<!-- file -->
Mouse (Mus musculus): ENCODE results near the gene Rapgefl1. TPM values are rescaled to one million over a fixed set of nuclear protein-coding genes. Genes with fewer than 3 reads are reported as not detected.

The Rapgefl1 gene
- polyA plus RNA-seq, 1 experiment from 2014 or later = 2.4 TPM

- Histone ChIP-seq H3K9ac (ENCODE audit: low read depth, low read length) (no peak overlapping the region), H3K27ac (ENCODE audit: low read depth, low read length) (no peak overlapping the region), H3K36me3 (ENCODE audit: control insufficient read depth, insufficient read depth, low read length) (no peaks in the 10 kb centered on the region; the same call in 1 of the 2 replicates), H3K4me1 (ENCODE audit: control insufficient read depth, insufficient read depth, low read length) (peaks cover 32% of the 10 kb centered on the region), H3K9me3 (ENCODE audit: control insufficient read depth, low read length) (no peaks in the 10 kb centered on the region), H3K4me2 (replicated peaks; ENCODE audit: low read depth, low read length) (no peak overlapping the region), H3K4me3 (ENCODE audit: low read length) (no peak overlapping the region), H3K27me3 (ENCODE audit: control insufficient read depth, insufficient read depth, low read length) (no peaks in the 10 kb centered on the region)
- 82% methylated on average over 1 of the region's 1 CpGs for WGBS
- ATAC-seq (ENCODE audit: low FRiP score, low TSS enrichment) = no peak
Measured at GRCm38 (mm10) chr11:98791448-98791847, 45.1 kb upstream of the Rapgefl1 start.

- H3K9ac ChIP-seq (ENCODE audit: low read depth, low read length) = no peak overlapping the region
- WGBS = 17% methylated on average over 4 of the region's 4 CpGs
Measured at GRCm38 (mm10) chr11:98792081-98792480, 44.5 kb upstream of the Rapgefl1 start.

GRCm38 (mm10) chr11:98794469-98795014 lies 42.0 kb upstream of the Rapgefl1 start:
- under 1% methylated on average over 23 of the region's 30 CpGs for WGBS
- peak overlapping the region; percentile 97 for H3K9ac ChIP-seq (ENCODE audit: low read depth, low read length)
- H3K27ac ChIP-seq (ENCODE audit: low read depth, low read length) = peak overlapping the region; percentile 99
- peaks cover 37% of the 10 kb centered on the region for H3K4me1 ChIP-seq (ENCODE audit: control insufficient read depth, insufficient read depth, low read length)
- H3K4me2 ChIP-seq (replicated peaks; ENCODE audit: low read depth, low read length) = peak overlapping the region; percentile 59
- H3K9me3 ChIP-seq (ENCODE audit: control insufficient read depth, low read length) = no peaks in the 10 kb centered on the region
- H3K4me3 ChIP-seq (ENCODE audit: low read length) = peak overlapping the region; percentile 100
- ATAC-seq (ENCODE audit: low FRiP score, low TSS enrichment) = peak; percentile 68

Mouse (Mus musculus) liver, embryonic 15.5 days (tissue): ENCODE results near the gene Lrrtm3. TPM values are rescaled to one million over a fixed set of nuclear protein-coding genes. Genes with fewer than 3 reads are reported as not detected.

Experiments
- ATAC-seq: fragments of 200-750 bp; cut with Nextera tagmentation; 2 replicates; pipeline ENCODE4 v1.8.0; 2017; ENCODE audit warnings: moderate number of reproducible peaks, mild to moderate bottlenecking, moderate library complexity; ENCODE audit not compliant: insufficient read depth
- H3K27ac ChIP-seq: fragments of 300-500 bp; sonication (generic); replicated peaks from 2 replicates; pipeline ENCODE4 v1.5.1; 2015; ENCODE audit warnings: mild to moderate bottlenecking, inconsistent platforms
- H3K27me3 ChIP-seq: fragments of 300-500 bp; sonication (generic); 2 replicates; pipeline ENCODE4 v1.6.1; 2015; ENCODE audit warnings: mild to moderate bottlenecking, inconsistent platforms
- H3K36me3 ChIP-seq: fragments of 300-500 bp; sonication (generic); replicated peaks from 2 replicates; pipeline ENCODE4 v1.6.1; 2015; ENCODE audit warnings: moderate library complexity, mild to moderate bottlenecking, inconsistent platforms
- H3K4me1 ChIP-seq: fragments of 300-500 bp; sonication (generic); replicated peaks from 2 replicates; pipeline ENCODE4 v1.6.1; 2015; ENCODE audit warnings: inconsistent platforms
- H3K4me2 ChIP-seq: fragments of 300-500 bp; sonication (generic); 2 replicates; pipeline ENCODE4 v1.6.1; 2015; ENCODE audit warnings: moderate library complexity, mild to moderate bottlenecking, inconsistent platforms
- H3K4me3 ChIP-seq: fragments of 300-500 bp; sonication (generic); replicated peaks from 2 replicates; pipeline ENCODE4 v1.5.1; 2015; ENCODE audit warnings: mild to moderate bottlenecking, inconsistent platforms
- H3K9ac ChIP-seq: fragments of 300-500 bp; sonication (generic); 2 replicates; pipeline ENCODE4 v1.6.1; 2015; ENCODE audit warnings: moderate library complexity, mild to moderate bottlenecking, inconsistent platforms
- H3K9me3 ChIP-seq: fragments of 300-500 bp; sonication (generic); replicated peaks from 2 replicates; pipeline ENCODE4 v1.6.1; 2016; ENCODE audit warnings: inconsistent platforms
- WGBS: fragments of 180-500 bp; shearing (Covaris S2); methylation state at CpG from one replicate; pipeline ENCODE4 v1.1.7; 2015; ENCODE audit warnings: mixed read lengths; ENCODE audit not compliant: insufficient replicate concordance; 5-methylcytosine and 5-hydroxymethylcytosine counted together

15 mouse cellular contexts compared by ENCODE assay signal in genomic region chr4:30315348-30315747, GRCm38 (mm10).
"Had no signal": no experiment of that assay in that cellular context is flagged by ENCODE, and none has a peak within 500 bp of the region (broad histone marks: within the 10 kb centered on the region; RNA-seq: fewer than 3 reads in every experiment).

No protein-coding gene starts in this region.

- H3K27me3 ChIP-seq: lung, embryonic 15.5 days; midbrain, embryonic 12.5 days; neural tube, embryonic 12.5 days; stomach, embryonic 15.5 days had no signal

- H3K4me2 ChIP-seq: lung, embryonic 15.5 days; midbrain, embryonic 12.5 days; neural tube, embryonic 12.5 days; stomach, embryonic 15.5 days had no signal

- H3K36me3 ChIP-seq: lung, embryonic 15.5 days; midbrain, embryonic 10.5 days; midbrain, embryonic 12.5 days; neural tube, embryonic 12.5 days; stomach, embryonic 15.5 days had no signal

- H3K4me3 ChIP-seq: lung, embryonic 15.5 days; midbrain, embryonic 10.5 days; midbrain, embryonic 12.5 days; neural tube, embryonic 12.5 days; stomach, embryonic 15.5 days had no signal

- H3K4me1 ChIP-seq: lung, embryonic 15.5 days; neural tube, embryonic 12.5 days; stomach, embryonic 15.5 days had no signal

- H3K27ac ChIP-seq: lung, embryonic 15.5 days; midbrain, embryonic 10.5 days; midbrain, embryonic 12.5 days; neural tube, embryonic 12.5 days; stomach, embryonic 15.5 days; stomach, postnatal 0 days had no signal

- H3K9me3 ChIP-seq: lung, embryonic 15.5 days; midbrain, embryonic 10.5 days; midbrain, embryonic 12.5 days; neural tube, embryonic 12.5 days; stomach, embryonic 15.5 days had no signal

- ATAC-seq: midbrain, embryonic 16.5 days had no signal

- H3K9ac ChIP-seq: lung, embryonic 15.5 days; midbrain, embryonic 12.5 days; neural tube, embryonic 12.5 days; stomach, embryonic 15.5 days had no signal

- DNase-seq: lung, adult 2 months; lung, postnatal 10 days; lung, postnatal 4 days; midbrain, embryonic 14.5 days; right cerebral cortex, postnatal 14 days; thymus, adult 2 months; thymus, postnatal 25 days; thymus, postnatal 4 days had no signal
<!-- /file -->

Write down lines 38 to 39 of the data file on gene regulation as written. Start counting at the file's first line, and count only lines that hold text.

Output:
- H3K4me3 ChIP-seq: lung, embryonic 15.5 days; midbrain, embryonic 10.5 days; midbrain, embryonic 12.5 days; neural tube, embryonic 12.5 days; stomach, embryonic 15.5 days had no signal

- H3K4me1 ChIP-seq: lung, embryonic 15.5 days; neural tube, embryonic 12.5 days; stomach, embryonic 15.5 days had no signal